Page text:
Times of Oman
Petrol, diesel demand declines in the first seven months
October 7, 2017 | 6:33 PM
by A E JAMES/[email protected]
Total gasoline demand in Oman declined to 62,000 barrels per day (bpd) during the January-July period of 2017, against 64,000bpd for the same period of 2016. - Times file picture
 
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Muscat: There was a marked fall in overall demand for petrol (gasoline) in the country in the first seven months of this year, mainly on account of a growth in fuel price after the government removed subsidy early last year.

However, retail fuel prices in Oman remain low by global standards, said Mustafa Ansari, research analyst at Apicorp, which conducted a detailed analysis on fuel demand in the Gulf region after Gulf Cooperation Council (GCC) nations lifted its subsidised price mechanism.

Total gasoline demand in Oman declined to 62,000 barrels per day (bpd) during the January-July period of 2017, against 64,000bpd for the same period of 2016. The average daily demand for petrol in 2015 was 69,000bpd, he added.

However, Ansari said consumption of M91 has increased from 5,000bpd in 2015 to 21,000bpd in 2017 at the expense of lower consumption of Super Grade (or M95), which fell from 64,000bpd in 2015 to 42,000bpd in 2017.



The Oman government scrapped its fixed price policy on petroleum products on January 15, 2016, resulting in a substantial rise in prices. In October 2017, Super Grade petrol price was fixed at 205 baisas, against 120 baisas prior to lifting of subsidies. Prices are adjusted monthly based on international crude oil prices.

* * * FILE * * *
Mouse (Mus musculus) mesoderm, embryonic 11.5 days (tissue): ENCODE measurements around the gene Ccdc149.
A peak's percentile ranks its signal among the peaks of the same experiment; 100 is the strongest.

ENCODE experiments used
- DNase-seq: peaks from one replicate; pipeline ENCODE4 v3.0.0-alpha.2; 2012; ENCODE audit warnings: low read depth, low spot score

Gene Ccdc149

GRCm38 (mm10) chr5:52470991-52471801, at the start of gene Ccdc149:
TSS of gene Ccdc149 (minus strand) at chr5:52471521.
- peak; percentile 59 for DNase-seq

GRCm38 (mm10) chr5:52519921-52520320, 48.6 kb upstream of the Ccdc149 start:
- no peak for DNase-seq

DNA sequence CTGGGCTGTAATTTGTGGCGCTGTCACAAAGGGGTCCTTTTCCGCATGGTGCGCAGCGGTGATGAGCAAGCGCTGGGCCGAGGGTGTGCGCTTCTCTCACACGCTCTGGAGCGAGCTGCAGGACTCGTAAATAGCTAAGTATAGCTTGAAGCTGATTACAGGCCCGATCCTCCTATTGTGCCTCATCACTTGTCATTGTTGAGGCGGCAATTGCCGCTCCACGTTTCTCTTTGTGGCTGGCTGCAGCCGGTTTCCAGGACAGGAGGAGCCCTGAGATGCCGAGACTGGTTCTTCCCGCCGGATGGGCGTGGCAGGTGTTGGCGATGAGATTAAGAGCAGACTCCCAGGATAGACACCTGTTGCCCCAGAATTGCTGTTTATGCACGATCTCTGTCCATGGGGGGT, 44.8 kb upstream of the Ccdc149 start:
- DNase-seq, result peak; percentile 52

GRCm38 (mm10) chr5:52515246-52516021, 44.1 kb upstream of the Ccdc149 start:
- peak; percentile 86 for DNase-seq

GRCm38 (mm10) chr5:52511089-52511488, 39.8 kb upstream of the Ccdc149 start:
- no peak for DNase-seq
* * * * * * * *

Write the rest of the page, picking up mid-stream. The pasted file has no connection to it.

“Perhaps, the two most important factors influencing demand in Oman and the GCC as a whole are gross domestic product growth rates and cost of fuel, therefore the impact of energy reforms on retail prices. Diesel tends to be driven more by economic activity as opposed to gasoline, given Oman’s growth between 2013 and 2016 (3 to 4 per cent average), diesel demand did not decline substantially,” explained Ansari.

For gasoline, however, and particularly M95 demand shrunk by more than 34 per cent, and greater fuel switching was evident with a significant uptake in M91, as consumers attempt to offset the higher cost of fuel by switching to lower cost alternatives.

Diesel demand has also declined. Demand for diesel declined to average around 45,000 barrels per day in the first seven months of 2017, from 52,000bpd for the same period of 2015.

Ansari expects a further downward pressure on demand for petrol and diesel.

He said as retail prices increase, the appetite for more fuel efficient cars will increase. However, this is subject to many factors, including household income.

Referring to the entire Gulf region, Ansari said that demand for diesel declined, mainly due to a fall in Saudi consumption.

As far as the Gulf region is concerned, demand for fuel oil is driven by greater substitution in the power sectors of Saudi Arabia and Kuwait. “Diesel demand will be driven by both retail prices of transportation fuel, as well as demand for the product in the power sector.”

Industrial and economic activities are major drivers of demand for diesel.

Gasoline demand will continue to be driven by economic activity, but more so by energy subsidy reforms, which have so far contributed significantly, especially on the fuel switching front.

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